Capybaras may be poised to be Florida’s next invasive rodent

Capybaras, giant rodents native to South America, could become Florida’s next big invasive species, a biologist warned August 3 in Columbia, Mo., at the 53rd Annual Conference of the Animal Behavior Society. “Capybaras have been introduced to northern Florida,” said Elizabeth Congdon of Bethune-Cookman University in Daytona Beach, Fla. And there are enough similarities to ... Read more

How to get Ötzi’s look

Ötzi had Copper Age style. The 5,300-year-old Tyrolean Iceman, whose body was found poking out of a glacier in the Italian Alps in 1991, incorporated hides from at least five domesticated and wild animal species into his apparel, a new genetic study finds. Comparing mitochondrial DNA extracted from nine ancient leather fragments with DNA of ... Read more

CRISPR inspires new tricks to edit genes

Scientists usually shy away from using the word miracle — unless they’re talking about the gene-editing tool called CRISPR/Cas9. “You can do anything with CRISPR,” some say. Others just call it amazing. CRISPR can quickly and efficiently manipulate virtually any gene in any plant or animal. In the four years since CRISPR has been around, ... Read more

For snowy owls, wintering on the prairie might be normal

White, fierce and fluffy, snowy owls are icons of Arctic life. But some of these owls are not cool with polar winters. Every year, part of the population flies south to North American prairies. Ornithologists thought those birds fled the Arctic in desperation, haggard and hungry. But the prairie owls are doing just fine, researchers ... Read more

Philae lander spotted on comet 67P

Philae has been found, nestled in a shadowy crevice on comet 67P/Churyumov-Gerasimenko. The comet lander, lost since its tumultuous touchdown on the comet on November 12, 2014, turned up in images taken by the Rosetta orbiter on September 2. Philae is on its side with one leg sticking out into sunlight. Its cockeyed posture probably ... Read more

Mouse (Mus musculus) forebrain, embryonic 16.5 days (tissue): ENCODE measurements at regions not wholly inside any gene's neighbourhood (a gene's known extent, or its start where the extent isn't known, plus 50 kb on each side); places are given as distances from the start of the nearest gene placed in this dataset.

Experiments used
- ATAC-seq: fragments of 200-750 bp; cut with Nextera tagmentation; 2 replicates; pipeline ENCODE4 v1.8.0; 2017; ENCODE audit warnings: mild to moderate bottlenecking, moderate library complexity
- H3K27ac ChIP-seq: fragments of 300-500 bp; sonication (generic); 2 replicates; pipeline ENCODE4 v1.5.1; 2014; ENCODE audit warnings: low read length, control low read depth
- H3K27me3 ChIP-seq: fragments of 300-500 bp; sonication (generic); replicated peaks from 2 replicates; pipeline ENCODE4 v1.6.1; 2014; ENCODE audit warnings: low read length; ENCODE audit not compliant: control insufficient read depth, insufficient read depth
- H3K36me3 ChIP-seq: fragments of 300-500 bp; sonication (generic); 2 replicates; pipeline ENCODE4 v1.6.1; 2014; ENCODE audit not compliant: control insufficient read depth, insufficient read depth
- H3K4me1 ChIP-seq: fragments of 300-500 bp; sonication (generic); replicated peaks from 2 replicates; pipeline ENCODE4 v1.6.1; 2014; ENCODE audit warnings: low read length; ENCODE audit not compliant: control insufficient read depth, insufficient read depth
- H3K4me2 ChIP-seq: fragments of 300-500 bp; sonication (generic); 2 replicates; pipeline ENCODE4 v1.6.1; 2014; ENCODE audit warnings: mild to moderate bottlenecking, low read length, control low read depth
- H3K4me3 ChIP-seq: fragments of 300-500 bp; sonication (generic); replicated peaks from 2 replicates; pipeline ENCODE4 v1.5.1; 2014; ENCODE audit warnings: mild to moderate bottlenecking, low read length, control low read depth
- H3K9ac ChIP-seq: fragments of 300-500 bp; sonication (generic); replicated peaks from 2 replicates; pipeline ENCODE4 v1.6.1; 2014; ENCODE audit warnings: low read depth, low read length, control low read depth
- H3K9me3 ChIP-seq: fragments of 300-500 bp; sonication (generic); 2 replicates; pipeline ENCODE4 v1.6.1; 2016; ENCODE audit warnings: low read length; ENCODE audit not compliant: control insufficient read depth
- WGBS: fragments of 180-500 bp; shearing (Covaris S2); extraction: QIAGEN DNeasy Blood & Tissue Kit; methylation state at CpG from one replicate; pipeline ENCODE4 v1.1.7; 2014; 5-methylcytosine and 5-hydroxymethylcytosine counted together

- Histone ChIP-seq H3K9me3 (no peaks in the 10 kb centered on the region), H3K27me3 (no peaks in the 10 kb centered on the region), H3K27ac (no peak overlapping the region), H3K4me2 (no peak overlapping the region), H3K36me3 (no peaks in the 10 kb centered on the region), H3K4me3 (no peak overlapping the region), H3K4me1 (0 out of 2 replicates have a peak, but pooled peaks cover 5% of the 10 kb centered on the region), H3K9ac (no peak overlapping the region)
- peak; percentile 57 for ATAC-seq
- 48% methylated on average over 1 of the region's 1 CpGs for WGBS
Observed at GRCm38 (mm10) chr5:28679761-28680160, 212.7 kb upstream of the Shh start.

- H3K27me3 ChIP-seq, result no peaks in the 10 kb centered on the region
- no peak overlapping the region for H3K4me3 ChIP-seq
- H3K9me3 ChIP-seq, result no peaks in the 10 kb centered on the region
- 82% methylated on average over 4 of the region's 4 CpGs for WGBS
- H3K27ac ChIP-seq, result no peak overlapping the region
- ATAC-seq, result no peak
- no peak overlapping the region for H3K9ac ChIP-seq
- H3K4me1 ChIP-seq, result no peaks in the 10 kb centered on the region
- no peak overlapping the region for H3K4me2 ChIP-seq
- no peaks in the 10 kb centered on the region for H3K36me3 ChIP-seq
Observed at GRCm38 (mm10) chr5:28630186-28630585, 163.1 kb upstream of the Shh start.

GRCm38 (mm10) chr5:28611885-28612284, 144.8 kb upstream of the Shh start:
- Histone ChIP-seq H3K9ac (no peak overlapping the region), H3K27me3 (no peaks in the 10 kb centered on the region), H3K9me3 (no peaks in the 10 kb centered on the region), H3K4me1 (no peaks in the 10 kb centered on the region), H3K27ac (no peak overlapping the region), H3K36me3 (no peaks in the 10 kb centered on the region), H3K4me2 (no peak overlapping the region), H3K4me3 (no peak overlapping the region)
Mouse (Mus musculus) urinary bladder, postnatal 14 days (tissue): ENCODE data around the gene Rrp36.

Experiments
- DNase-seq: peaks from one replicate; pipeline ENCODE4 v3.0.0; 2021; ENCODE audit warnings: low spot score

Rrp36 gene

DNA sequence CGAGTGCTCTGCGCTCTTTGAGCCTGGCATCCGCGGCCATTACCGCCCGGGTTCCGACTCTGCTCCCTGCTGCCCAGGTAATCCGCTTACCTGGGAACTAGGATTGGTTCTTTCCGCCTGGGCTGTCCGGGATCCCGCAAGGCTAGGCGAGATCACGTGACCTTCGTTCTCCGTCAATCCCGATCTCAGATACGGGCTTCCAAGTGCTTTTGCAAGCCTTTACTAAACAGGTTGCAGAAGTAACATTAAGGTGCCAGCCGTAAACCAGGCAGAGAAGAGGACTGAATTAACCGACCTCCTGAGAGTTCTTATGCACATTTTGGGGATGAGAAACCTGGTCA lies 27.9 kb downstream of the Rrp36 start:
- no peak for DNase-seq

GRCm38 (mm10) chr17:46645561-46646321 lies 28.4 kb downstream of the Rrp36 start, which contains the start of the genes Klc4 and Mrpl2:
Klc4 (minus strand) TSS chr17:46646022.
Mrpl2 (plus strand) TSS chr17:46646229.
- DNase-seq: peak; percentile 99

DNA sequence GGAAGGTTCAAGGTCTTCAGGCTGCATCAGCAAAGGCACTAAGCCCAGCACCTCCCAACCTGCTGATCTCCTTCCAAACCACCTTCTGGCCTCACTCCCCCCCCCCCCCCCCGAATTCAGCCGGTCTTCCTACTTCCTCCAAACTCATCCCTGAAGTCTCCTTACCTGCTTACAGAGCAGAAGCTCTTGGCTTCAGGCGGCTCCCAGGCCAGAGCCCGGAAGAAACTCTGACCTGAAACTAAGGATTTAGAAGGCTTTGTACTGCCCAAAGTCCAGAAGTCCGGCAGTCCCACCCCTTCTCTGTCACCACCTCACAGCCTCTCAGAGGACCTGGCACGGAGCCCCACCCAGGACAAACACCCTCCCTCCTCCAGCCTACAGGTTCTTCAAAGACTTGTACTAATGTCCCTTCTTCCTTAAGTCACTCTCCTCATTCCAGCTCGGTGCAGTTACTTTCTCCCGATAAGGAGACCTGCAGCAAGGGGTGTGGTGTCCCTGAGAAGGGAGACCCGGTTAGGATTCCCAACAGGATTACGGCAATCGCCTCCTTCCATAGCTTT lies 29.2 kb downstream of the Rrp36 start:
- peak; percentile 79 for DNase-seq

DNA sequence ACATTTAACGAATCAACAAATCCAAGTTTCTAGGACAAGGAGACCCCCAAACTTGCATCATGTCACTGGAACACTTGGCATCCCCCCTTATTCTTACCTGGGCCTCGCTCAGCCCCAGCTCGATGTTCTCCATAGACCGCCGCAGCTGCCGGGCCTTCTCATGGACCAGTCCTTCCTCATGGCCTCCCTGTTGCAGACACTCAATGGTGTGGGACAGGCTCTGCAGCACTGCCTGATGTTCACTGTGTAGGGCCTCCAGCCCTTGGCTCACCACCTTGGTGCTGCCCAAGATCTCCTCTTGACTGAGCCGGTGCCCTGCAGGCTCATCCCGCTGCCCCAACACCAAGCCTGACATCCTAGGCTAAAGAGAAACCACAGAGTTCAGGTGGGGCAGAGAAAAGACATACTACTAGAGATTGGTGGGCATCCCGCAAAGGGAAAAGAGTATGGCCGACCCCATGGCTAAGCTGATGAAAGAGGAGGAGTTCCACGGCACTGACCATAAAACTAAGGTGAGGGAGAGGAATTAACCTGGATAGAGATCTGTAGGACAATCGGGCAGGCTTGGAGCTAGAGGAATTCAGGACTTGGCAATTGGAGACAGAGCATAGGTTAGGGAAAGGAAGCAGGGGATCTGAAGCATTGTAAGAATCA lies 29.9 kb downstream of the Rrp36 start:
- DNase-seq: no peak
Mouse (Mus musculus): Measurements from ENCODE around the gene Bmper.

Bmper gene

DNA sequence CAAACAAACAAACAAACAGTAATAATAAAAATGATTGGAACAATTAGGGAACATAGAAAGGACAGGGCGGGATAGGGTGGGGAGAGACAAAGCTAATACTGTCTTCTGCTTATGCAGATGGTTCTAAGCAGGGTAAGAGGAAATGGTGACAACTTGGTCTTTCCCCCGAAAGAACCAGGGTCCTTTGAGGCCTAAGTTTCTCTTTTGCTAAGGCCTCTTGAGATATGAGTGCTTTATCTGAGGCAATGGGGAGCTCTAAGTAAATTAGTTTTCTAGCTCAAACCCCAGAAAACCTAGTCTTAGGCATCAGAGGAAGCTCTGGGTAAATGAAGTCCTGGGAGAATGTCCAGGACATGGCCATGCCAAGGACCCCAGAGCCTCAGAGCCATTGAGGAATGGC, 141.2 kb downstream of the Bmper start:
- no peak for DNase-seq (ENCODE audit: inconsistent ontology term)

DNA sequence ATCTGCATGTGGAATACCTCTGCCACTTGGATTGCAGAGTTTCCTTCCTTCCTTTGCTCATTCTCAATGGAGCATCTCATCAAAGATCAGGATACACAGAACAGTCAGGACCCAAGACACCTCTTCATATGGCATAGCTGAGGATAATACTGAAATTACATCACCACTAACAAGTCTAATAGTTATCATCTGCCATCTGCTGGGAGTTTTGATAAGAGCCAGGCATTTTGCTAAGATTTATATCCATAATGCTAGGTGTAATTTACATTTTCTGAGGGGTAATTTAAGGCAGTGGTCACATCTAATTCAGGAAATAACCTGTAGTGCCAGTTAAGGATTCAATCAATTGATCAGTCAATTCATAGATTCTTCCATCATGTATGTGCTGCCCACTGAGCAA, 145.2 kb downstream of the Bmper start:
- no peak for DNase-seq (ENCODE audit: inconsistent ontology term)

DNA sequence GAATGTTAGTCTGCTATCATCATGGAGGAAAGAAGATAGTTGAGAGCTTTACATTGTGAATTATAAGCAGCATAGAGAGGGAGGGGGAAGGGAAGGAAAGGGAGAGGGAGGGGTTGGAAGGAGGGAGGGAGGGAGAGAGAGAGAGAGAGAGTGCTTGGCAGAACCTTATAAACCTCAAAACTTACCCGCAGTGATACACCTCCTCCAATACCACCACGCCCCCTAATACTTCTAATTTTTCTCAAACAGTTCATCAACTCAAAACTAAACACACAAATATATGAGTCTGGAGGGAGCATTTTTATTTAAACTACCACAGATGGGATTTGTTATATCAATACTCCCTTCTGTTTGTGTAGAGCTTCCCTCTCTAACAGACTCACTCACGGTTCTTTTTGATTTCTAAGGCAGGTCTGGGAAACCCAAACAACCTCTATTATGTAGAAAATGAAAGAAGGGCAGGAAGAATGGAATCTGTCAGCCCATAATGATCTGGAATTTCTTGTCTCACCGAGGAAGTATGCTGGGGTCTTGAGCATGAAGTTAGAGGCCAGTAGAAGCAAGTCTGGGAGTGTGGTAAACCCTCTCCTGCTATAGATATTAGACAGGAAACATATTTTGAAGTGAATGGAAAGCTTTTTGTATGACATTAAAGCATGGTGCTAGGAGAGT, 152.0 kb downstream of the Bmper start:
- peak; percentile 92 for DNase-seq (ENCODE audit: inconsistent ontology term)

Pterosaurs weren’t all super-sized in the Late Cretaceous

Pterosaurs didn’t have to be gargantuan to survive in the Late Cretaceous. Fragmentary fossils of a roughly 77-million-year-old pterosaur found in British Columbia suggest it had a wingspan of just 1.5 meters, close to that of a bald eagle. The ancient flier is the smallest pterosaur discovered during this time period — by a lot, ... Read more

Arctic sea ice shrinks to second-lowest low on record

Sea ice around the North Pole has reached its second-lowest low on record, tying with 2007, scientists at NASA and the National Snow and Ice Data Center announced September 15. Arctic sea ice reached its expected low point for the year on September 10, bottoming out at an area of 4.14 million square kilometers. That’s ... Read more

Qian Chen makes matter come alive

Qian Chen, 30Materials scientistUniversity of Illinois The SN 10In a darkened room, bathed in the glow of green light, materials scientist Qian Chen watches gold nanorods dance. They wiggle across a computer screen displaying real-time video from a gigantic microscope — a tall, beige tube about as wide as a telephone pole. Chen has observed ... Read more

First ‘three-parent baby’ born from nuclear transfer

A baby boy born on April 6 is the first person to be born from a technique used to cure mitochondrial diseases, New Scientist reports. The child’s mother carries Leigh syndrome, a fatal disease caused by faulty mitochondria. Mitochondria generate most of a cell’s energy and perform other functions that keep cells healthy. Each mitochondria ... Read more

Big Viking families nurtured murder

Murder was a calculated family affair among Iceland’s early Viking settlers. And the bigger the family, the more bloodthirsty. Data from three family histories spanning six generations support the idea that disparities in family size have long influenced who killed whom in small-scale societies. These epic written stories, or sagas, record everything from births and ... Read more